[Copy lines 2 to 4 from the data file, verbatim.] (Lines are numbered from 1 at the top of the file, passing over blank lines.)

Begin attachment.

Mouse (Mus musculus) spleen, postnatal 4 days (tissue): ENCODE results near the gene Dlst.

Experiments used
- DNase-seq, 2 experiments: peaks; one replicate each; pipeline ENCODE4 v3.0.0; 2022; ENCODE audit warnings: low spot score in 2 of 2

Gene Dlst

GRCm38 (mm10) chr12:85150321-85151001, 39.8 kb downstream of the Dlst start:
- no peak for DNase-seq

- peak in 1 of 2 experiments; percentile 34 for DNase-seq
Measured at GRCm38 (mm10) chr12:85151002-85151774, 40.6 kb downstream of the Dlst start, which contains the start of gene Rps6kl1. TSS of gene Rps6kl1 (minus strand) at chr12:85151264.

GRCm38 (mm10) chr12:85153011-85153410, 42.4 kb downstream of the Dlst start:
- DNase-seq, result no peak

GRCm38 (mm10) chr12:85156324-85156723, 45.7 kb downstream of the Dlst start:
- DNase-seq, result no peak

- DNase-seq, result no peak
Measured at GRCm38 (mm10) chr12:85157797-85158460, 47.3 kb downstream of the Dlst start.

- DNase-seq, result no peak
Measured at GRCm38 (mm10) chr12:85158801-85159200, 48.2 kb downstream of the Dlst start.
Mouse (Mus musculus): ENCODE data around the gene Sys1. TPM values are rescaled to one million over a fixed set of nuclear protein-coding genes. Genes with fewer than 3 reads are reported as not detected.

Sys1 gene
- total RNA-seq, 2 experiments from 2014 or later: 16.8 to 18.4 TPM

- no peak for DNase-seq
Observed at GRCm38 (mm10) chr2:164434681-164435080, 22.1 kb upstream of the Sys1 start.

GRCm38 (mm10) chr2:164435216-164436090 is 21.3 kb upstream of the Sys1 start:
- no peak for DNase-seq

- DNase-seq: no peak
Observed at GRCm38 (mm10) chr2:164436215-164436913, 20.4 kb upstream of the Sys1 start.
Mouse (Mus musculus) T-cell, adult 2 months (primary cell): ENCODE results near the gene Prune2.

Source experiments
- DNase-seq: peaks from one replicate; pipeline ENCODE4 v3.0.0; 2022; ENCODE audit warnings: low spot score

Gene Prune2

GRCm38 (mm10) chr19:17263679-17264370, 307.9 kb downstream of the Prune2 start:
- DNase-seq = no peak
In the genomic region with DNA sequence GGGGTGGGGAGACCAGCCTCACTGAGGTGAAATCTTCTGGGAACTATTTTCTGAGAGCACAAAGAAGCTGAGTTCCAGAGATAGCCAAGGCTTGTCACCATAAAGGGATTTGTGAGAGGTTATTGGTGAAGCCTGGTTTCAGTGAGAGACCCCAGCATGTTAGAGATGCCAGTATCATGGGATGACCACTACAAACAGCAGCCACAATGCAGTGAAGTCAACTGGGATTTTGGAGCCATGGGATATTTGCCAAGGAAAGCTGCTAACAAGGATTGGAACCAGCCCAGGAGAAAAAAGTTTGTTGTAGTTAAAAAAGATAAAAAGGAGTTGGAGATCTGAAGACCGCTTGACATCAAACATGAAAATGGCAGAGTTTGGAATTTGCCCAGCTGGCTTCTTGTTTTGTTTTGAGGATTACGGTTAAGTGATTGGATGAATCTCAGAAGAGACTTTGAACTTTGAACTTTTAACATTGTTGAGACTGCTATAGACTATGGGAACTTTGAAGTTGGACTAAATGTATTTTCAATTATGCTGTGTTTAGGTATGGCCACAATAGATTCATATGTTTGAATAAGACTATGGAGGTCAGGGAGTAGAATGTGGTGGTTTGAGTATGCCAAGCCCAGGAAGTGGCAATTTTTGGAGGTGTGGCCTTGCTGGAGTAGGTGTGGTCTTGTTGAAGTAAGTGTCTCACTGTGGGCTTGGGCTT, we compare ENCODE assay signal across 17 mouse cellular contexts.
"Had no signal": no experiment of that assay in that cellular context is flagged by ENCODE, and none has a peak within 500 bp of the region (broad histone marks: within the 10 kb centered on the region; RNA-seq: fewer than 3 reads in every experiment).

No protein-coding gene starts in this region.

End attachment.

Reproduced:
Experiments used
- DNase-seq, 2 experiments: peaks; one replicate each; pipeline ENCODE4 v3.0.0; 2022; ENCODE audit warnings: low spot score in 2 of 2

Gene Dlst